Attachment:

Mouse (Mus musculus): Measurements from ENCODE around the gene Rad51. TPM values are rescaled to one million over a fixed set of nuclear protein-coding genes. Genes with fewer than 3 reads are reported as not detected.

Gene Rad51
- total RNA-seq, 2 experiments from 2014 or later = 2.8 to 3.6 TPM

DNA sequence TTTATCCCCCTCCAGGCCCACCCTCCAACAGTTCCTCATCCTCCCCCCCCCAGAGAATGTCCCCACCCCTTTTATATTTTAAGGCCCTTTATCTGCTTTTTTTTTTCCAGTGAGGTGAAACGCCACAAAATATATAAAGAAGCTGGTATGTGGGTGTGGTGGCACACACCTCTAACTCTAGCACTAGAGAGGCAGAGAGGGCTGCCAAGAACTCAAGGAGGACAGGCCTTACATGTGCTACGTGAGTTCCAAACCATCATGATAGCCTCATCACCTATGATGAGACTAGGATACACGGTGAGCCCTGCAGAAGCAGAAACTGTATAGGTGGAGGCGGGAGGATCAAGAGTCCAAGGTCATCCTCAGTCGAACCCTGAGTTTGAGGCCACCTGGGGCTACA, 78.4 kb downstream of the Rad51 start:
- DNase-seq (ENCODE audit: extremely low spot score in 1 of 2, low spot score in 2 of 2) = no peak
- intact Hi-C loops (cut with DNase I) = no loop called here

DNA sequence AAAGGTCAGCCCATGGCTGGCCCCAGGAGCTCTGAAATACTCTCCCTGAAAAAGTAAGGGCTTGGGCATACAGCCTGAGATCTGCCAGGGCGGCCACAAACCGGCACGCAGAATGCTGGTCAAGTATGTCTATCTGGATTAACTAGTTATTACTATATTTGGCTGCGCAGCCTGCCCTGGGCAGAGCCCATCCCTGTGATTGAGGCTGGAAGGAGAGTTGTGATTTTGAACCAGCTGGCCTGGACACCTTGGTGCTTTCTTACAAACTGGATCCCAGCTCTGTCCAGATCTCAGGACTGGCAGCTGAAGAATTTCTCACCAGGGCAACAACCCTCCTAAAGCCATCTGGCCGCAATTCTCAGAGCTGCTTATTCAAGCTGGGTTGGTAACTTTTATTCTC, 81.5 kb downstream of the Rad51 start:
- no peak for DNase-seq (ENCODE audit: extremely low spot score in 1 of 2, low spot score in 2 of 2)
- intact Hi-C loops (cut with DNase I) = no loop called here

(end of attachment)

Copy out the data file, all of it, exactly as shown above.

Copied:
Mouse (Mus musculus): Measurements from ENCODE around the gene Rad51. TPM values are rescaled to one million over a fixed set of nuclear protein-coding genes. Genes with fewer than 3 reads are reported as not detected.

Gene Rad51
- total RNA-seq, 2 experiments from 2014 or later = 2.8 to 3.6 TPM

DNA sequence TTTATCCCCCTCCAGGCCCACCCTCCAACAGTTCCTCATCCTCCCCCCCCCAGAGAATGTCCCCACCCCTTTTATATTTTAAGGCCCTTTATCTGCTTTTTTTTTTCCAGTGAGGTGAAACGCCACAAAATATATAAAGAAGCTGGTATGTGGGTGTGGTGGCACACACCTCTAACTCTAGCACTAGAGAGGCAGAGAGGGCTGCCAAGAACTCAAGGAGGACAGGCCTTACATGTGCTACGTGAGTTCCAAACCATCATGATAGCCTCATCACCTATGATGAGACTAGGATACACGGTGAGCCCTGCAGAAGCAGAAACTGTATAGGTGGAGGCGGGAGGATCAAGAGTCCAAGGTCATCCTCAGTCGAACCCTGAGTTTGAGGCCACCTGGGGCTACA, 78.4 kb downstream of the Rad51 start:
- DNase-seq (ENCODE audit: extremely low spot score in 1 of 2, low spot score in 2 of 2) = no peak
- intact Hi-C loops (cut with DNase I) = no loop called here

DNA sequence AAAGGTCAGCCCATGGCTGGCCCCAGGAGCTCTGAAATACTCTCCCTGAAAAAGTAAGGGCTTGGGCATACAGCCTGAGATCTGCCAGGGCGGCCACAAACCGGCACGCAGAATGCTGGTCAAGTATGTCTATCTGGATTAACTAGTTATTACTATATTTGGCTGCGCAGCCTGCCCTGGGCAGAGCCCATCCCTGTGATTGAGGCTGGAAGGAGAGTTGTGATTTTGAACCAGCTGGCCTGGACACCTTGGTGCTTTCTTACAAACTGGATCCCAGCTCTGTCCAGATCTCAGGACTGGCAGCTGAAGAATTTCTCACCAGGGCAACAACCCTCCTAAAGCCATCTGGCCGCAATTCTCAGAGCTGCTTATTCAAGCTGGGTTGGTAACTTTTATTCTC, 81.5 kb downstream of the Rad51 start:
- no peak for DNase-seq (ENCODE audit: extremely low spot score in 1 of 2, low spot score in 2 of 2)
- intact Hi-C loops (cut with DNase I) = no loop called here